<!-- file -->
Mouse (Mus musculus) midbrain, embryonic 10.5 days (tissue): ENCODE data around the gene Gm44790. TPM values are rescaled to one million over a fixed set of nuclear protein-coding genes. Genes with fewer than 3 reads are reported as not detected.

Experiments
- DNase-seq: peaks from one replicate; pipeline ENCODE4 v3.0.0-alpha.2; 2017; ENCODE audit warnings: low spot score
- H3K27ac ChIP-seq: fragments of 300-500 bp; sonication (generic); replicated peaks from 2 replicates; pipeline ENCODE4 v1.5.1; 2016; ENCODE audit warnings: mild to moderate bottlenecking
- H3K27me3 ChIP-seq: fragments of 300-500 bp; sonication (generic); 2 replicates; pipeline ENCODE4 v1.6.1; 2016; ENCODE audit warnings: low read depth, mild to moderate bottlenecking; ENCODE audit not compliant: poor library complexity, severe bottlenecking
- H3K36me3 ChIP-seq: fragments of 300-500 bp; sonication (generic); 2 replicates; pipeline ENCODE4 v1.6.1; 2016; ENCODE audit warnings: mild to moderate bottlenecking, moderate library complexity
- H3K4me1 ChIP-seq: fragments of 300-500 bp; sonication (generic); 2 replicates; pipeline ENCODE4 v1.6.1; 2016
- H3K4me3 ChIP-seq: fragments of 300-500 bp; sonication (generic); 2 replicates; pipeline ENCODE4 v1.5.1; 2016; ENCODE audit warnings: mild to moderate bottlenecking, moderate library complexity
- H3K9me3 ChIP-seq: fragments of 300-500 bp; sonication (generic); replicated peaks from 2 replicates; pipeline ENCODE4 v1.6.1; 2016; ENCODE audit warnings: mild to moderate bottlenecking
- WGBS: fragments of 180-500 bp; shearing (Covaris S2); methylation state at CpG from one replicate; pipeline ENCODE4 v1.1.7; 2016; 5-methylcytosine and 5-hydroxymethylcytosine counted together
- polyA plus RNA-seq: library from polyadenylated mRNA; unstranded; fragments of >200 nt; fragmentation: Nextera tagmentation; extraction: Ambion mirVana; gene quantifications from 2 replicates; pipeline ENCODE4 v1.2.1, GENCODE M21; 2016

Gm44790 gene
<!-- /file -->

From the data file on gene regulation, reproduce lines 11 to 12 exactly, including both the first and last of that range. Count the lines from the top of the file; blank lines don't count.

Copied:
- polyA plus RNA-seq: library from polyadenylated mRNA; unstranded; fragments of >200 nt; fragmentation: Nextera tagmentation; extraction: Ambion mirVana; gene quantifications from 2 replicates; pipeline ENCODE4 v1.2.1, GENCODE M21; 2016

Gm44790 gene